NIKOLAY KARAMZIN'S "RUSSIAN TRAVELLER'S LETTERS" AS PRE-ROMANTICISM LITERATURE AND A TRAVELLER'S GUIDEBOOK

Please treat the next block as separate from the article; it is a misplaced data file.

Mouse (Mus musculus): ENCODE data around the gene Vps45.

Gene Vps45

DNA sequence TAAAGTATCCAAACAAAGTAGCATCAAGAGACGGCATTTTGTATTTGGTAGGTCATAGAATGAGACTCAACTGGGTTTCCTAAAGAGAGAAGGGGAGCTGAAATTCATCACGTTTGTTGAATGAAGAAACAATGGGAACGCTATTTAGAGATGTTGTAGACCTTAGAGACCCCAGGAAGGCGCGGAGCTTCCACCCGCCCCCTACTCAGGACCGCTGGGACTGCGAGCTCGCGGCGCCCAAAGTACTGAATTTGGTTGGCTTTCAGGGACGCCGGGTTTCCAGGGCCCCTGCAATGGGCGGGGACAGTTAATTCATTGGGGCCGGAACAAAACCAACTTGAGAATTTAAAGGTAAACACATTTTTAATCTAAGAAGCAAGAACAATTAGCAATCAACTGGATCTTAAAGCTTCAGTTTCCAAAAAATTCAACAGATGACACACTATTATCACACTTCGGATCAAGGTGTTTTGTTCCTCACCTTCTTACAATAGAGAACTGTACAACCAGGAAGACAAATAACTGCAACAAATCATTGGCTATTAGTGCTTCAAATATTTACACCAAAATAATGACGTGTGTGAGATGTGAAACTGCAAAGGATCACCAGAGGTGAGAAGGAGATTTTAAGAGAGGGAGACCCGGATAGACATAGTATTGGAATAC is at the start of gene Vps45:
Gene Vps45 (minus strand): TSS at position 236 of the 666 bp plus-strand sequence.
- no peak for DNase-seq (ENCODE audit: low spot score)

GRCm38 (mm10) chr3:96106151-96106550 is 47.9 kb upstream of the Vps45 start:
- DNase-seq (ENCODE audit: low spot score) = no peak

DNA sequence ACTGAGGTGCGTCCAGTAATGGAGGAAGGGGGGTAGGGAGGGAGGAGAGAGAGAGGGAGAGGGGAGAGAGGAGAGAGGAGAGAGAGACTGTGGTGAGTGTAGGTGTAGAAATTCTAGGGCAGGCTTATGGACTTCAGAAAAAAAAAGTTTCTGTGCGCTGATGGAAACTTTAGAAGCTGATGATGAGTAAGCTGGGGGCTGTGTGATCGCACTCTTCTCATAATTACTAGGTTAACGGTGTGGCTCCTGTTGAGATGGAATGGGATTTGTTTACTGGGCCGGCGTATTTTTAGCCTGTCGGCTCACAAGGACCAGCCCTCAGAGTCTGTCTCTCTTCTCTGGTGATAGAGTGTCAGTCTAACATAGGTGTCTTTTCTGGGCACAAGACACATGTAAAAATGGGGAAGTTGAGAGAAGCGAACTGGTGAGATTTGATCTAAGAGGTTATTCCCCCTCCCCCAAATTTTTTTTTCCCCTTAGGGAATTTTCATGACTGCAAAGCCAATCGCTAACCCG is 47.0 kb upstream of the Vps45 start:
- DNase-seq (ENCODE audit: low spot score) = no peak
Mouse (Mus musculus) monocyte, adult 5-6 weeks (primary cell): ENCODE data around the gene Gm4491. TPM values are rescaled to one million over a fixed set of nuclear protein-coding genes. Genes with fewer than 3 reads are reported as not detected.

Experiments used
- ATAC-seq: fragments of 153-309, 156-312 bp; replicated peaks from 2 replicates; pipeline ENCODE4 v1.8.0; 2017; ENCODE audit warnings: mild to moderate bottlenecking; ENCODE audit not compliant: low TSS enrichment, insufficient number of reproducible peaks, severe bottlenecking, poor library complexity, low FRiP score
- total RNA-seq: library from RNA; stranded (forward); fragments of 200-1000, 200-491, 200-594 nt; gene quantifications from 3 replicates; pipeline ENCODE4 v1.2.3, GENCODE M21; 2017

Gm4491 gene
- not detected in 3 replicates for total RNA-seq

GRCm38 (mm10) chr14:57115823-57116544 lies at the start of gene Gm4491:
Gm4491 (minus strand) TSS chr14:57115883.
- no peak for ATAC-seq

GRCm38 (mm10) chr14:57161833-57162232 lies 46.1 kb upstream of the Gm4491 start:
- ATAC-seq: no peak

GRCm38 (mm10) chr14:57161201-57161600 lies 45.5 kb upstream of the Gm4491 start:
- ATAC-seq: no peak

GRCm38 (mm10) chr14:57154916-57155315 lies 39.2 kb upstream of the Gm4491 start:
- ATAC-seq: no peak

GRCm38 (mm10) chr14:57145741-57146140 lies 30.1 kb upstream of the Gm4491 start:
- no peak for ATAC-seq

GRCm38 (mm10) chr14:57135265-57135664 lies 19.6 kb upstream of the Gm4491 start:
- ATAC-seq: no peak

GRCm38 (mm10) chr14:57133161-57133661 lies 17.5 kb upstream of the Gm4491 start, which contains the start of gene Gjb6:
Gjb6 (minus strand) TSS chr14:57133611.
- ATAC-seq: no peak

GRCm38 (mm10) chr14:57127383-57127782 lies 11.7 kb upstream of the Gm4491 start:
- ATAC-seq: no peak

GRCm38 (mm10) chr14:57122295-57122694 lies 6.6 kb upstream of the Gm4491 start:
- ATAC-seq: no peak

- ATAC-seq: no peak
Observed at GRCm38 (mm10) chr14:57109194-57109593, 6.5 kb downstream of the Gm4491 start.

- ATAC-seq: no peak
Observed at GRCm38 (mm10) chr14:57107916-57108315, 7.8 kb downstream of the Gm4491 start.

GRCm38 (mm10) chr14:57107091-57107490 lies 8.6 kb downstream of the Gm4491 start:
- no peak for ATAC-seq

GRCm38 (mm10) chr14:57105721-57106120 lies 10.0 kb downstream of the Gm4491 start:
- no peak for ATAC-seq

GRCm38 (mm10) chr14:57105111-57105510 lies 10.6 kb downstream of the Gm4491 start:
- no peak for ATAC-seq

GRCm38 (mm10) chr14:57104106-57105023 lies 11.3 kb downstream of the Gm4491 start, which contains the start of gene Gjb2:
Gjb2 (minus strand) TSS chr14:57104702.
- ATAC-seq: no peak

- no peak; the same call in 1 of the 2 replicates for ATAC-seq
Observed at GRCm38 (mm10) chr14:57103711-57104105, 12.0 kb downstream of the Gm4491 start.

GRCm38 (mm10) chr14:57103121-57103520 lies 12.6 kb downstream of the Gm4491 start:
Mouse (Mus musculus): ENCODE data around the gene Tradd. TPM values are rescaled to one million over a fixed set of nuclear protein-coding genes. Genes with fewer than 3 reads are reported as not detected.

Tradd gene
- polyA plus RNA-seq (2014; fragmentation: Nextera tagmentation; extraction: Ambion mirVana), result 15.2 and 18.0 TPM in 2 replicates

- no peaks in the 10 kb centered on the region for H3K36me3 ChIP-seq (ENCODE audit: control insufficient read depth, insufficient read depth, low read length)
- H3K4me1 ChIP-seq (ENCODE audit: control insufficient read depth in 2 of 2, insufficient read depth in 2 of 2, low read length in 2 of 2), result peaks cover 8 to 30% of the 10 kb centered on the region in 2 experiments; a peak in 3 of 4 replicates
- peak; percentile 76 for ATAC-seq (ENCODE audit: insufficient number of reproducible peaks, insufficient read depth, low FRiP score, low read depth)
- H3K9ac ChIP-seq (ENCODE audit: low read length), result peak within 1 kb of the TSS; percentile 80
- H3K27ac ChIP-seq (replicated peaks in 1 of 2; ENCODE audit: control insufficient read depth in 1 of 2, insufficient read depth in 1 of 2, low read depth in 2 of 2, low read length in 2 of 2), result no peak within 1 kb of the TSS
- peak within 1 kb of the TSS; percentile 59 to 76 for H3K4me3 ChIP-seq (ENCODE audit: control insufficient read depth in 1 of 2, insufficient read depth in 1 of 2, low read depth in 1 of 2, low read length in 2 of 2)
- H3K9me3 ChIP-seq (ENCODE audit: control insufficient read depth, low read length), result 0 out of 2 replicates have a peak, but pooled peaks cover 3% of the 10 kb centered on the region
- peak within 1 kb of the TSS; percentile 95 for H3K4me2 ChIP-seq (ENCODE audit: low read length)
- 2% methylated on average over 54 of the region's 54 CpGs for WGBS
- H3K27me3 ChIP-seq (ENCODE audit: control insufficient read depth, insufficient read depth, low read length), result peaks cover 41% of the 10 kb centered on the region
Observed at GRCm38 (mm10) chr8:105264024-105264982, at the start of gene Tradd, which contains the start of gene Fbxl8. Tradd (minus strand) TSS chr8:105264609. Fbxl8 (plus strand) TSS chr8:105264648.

Pre-Romanticism literature is characterized by several features reflecting its approaching towards Romanticism. Karamzin's “Russian Traveller's Letters” (Письма русского путешественника / Pis'ma Russkogo Puteshestvennika,1791-92) is not a chaotic sequence of unselected impressions, it is not a descriptive enumeration of unsorted facts. In contrast, it is a collection of thoughts and ideas deliberately chosen for the book and mirroring different events of less than two years, 1789-1790, witnessed by N.M.Karamzin (1766-1826) in Germany, Switzerland, France, and England. The genre of the “Letters” could be readily identified, as it does the title itself, but not as transparently. The collection of letters is epistolary and memoir-like, on the one hand, it has characteristics of the periodical and historical essays and literary reviews, on the other hand. The Romantic literature created literary genres and their fusions merging them in epic poems, poetic novels, or prose fragments and periodical notes and pre-Romanticism started this process. Romanticism created its literary theory in the forewords, introductions, or prefaces, on the margins and in dedications, as well as in the letters, diaries, memoirs, notes and observations and pre-Romanticism had had precedents. Some of Karamzin's letters specify the literary achievements of the European literature and some of the letters discuss the lacks of European books' merits, some of the letters are similar to epistles, diaries or memoirs showing the real events, places and people, and some of them are written as historical notes, essays or fragments of the literary criticism reflections. One of the accompanying features of the “Letters” is its evident similarity to the traveller's guidebook, which helps reveal the author's psychological, intercultural and even emotional attitudes toward the events and the impressions received in the travel, which also previews the Romanticism emotional outbursts. To sum up, in “Letters” Karamzin wrote a socio-cultural essay, a description of European 18th century achievements. He started his reflections in “Letters” and completed them when his extended historical research “History of the Russian State” (История государства Росссийского / Historya Gosoudarstva Rossiyskogo, 1816-1826) was published. To what extent Russian pre-Romantic writer Nikolay Karamzin and his contemporary, Romantic writer Walter Scott could be compared is a question but there are certain points to be compared in their lives and works as pre-Romantic trends flow into the Romanticism.